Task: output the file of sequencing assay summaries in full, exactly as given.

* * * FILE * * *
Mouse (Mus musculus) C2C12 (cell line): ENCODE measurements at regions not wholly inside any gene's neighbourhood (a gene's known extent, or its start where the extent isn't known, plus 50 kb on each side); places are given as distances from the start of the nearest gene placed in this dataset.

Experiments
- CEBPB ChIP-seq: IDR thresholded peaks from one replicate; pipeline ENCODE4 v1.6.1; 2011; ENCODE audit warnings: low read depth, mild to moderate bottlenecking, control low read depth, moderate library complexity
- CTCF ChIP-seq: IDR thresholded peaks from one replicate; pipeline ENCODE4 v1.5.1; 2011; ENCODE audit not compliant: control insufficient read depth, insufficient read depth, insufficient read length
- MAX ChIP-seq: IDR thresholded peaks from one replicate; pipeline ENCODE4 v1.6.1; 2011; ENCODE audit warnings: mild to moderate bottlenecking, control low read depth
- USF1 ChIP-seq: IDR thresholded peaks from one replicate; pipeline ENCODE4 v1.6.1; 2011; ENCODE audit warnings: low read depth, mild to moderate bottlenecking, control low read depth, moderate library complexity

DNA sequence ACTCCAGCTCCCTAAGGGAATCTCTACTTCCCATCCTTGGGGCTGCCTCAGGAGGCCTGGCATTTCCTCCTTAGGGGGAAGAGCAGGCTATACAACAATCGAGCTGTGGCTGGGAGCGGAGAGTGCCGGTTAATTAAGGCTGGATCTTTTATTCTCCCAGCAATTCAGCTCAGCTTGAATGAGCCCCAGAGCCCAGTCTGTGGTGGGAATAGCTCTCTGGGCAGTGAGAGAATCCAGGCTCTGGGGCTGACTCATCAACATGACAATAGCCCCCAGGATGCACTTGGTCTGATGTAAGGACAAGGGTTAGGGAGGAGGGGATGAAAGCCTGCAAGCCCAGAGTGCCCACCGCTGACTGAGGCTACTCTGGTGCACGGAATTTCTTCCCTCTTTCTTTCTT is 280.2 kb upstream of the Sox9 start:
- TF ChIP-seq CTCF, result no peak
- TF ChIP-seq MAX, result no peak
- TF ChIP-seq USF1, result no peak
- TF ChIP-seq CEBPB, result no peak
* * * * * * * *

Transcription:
Mouse (Mus musculus) C2C12 (cell line): ENCODE measurements at regions not wholly inside any gene's neighbourhood (a gene's known extent, or its start where the extent isn't known, plus 50 kb on each side); places are given as distances from the start of the nearest gene placed in this dataset.

Experiments
- CEBPB ChIP-seq: IDR thresholded peaks from one replicate; pipeline ENCODE4 v1.6.1; 2011; ENCODE audit warnings: low read depth, mild to moderate bottlenecking, control low read depth, moderate library complexity
- CTCF ChIP-seq: IDR thresholded peaks from one replicate; pipeline ENCODE4 v1.5.1; 2011; ENCODE audit not compliant: control insufficient read depth, insufficient read depth, insufficient read length
- MAX ChIP-seq: IDR thresholded peaks from one replicate; pipeline ENCODE4 v1.6.1; 2011; ENCODE audit warnings: mild to moderate bottlenecking, control low read depth
- USF1 ChIP-seq: IDR thresholded peaks from one replicate; pipeline ENCODE4 v1.6.1; 2011; ENCODE audit warnings: low read depth, mild to moderate bottlenecking, control low read depth, moderate library complexity

DNA sequence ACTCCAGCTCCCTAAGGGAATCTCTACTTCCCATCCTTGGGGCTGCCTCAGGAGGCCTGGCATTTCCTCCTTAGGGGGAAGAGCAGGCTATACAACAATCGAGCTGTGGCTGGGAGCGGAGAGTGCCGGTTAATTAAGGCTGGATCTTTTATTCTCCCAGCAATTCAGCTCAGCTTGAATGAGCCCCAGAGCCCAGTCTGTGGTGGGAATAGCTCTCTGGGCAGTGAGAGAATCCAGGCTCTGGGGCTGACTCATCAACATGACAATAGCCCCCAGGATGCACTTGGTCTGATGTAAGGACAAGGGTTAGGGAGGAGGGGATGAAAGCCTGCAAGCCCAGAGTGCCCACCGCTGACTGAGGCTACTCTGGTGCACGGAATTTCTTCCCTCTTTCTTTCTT is 280.2 kb upstream of the Sox9 start:
- TF ChIP-seq CTCF, result no peak
- TF ChIP-seq MAX, result no peak
- TF ChIP-seq USF1, result no peak
- TF ChIP-seq CEBPB, result no peak